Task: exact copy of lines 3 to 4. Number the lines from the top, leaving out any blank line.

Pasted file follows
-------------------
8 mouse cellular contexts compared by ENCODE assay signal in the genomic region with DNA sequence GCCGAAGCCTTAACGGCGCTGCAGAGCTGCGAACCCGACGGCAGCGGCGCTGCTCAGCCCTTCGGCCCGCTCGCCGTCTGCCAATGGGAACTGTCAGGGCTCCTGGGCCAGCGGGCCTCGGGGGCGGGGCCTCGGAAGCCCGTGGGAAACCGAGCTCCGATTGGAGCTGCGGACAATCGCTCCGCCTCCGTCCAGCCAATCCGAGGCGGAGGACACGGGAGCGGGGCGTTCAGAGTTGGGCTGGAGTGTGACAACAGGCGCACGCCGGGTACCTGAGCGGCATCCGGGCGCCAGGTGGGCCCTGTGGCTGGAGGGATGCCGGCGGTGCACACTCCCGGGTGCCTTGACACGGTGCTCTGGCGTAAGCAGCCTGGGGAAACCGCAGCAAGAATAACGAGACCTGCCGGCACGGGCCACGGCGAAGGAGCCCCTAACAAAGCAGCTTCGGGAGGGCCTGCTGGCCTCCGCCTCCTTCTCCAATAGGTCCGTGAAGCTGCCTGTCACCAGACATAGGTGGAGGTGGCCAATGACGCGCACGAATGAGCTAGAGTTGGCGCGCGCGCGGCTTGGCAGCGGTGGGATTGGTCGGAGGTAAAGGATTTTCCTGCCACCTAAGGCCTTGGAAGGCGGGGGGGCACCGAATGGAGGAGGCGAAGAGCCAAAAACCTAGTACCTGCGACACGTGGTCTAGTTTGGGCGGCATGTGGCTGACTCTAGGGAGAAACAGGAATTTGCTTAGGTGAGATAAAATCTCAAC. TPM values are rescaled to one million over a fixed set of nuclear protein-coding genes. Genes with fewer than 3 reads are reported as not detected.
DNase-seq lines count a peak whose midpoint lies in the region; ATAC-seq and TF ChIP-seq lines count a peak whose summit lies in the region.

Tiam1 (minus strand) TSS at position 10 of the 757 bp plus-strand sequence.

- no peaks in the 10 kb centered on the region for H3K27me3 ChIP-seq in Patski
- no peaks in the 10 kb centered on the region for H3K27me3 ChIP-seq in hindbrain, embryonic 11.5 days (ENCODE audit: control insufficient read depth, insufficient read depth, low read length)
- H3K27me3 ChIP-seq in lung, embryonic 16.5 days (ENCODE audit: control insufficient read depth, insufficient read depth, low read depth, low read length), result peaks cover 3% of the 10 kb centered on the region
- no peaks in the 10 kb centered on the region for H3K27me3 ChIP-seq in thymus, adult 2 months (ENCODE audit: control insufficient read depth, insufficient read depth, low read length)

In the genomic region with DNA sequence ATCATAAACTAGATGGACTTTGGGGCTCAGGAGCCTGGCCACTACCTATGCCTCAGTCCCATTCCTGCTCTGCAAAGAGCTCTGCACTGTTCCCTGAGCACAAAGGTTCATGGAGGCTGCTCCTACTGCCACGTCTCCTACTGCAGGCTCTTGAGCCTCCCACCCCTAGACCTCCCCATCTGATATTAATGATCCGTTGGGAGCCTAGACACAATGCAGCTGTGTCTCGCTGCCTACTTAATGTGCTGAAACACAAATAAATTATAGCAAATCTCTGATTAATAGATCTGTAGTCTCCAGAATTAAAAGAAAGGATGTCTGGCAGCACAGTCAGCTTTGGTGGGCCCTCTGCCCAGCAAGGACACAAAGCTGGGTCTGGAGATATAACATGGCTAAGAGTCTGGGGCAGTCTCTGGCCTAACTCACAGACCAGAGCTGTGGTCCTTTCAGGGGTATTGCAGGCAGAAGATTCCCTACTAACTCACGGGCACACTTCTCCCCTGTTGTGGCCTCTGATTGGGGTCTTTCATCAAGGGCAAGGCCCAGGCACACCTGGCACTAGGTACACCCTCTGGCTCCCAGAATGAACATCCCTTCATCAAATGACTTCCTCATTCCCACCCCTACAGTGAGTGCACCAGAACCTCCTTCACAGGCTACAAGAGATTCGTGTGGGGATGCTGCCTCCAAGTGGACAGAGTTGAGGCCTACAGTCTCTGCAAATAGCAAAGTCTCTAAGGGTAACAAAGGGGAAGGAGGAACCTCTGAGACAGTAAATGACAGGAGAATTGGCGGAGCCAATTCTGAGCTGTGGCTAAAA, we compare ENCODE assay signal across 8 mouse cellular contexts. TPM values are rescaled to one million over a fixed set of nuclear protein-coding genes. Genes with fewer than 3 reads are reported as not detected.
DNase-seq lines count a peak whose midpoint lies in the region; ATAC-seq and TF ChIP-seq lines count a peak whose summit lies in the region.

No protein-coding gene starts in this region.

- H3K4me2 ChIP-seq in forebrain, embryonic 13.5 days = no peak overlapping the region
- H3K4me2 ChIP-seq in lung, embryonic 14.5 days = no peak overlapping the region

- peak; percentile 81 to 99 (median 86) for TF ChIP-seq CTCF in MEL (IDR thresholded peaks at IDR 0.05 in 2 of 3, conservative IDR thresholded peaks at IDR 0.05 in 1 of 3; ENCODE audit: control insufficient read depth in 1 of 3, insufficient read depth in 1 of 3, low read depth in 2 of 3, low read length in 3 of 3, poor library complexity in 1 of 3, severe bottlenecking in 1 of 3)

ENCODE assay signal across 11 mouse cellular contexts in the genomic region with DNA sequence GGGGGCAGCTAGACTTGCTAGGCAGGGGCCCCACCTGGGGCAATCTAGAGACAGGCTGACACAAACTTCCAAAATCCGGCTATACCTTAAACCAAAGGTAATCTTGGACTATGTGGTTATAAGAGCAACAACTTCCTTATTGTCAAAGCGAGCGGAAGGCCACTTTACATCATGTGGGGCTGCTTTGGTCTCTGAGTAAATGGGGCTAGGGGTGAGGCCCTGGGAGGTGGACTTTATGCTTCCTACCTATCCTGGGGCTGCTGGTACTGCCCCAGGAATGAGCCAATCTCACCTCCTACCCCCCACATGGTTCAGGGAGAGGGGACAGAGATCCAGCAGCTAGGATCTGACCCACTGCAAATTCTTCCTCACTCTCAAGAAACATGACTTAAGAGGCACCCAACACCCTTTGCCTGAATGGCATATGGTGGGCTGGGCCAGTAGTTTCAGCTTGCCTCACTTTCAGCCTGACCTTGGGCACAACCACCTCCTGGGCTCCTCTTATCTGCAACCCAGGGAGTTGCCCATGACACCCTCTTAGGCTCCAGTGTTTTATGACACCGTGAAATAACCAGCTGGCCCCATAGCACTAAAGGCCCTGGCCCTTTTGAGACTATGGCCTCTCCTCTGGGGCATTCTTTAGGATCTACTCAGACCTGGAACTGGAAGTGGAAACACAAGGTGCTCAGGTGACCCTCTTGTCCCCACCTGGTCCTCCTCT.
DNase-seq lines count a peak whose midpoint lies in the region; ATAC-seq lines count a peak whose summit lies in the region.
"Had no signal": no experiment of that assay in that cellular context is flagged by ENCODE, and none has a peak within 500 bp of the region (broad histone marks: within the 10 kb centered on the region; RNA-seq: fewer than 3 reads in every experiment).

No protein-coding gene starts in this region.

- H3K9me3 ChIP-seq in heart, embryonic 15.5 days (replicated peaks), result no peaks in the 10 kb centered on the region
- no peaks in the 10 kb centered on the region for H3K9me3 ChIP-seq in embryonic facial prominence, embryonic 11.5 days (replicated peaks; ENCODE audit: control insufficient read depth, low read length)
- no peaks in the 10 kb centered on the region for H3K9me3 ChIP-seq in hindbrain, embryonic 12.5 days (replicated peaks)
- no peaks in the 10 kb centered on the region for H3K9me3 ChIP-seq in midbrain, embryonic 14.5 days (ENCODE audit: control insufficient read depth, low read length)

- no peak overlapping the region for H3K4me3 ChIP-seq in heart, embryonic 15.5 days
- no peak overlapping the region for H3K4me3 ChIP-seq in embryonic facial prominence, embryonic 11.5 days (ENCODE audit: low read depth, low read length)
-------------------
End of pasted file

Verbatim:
Tiam1 (minus strand) TSS at position 10 of the 757 bp plus-strand sequence.

- no peaks in the 10 kb centered on the region for H3K27me3 ChIP-seq in Patski